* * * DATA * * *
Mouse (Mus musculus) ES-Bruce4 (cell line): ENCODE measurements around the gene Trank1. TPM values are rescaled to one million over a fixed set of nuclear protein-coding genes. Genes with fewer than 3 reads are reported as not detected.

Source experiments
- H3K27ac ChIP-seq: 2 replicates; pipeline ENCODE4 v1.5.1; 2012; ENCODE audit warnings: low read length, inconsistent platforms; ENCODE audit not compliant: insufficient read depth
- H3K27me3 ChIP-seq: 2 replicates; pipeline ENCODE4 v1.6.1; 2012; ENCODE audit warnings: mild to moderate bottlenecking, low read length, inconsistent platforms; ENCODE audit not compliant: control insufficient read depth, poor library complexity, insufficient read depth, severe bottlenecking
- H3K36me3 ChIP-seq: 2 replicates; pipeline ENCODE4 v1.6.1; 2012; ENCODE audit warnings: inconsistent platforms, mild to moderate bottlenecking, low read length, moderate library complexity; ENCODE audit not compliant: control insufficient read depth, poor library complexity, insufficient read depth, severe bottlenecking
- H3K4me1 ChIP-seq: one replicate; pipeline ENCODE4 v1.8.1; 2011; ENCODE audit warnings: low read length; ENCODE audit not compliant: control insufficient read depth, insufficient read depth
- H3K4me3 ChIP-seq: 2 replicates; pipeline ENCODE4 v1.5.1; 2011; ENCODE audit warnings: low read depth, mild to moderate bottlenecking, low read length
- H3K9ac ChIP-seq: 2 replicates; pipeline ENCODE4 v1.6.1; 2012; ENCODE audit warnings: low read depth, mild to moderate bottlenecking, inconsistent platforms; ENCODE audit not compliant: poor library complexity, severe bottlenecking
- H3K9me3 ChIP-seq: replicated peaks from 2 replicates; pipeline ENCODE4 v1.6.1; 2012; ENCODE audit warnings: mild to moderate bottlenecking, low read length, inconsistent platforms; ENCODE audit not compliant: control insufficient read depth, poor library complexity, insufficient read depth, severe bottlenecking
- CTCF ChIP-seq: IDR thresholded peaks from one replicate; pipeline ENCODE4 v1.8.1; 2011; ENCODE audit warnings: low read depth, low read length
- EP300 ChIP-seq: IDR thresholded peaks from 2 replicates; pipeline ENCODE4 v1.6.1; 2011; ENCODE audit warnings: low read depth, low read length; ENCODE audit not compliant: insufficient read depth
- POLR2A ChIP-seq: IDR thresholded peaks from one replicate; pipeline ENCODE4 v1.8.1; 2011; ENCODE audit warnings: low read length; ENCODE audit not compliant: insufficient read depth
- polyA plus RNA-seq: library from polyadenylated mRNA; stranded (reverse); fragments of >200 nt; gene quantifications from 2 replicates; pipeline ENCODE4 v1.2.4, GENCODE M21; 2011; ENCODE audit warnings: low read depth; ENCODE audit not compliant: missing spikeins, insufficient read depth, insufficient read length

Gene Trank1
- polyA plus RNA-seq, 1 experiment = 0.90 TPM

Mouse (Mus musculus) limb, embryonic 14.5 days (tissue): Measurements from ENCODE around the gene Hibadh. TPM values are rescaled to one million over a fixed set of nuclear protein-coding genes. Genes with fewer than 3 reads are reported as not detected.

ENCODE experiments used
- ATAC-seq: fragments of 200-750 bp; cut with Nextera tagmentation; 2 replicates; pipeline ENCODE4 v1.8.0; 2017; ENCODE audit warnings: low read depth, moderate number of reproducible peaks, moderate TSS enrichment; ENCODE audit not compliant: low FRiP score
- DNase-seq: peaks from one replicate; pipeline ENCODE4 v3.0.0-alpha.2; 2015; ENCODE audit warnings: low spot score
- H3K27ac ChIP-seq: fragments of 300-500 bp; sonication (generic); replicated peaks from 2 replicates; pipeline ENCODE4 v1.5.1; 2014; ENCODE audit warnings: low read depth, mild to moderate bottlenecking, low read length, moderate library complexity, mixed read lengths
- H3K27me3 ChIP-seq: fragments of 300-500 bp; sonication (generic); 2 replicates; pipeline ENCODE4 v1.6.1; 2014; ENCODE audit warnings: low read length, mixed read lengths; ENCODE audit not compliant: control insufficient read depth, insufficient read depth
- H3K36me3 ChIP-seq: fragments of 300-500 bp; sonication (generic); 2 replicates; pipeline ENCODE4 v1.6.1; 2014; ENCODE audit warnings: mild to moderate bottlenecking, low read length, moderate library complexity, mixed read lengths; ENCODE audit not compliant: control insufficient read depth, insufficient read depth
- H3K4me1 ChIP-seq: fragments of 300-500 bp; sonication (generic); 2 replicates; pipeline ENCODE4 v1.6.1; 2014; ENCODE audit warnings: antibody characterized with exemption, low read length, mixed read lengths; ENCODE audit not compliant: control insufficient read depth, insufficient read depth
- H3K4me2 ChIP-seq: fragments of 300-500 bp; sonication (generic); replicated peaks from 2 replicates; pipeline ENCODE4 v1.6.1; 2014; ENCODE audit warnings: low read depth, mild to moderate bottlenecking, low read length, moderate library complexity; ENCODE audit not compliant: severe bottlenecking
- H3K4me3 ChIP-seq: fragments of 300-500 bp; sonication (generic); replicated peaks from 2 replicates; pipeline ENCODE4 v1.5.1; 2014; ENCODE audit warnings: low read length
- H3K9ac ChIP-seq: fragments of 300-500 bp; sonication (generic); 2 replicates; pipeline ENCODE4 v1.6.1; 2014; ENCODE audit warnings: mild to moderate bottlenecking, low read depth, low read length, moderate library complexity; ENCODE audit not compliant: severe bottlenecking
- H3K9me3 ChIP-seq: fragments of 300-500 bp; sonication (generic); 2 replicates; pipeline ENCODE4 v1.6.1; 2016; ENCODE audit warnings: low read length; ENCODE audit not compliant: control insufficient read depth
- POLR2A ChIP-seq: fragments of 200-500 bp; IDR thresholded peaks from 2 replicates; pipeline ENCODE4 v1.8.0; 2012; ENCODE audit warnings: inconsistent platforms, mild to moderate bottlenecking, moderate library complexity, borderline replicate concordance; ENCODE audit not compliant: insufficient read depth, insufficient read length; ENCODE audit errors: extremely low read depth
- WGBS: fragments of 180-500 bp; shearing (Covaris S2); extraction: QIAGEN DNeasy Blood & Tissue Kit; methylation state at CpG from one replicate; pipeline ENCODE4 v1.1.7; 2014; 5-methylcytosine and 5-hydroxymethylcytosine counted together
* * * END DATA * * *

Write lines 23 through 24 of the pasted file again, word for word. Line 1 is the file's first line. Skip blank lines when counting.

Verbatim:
- H3K4me1 ChIP-seq: fragments of 300-500 bp; sonication (generic); 2 replicates; pipeline ENCODE4 v1.6.1; 2014; ENCODE audit warnings: antibody characterized with exemption, low read length, mixed read lengths; ENCODE audit not compliant: control insufficient read depth, insufficient read depth
- H3K4me2 ChIP-seq: fragments of 300-500 bp; sonication (generic); replicated peaks from 2 replicates; pipeline ENCODE4 v1.6.1; 2014; ENCODE audit warnings: low read depth, mild to moderate bottlenecking, low read length, moderate library complexity; ENCODE audit not compliant: severe bottlenecking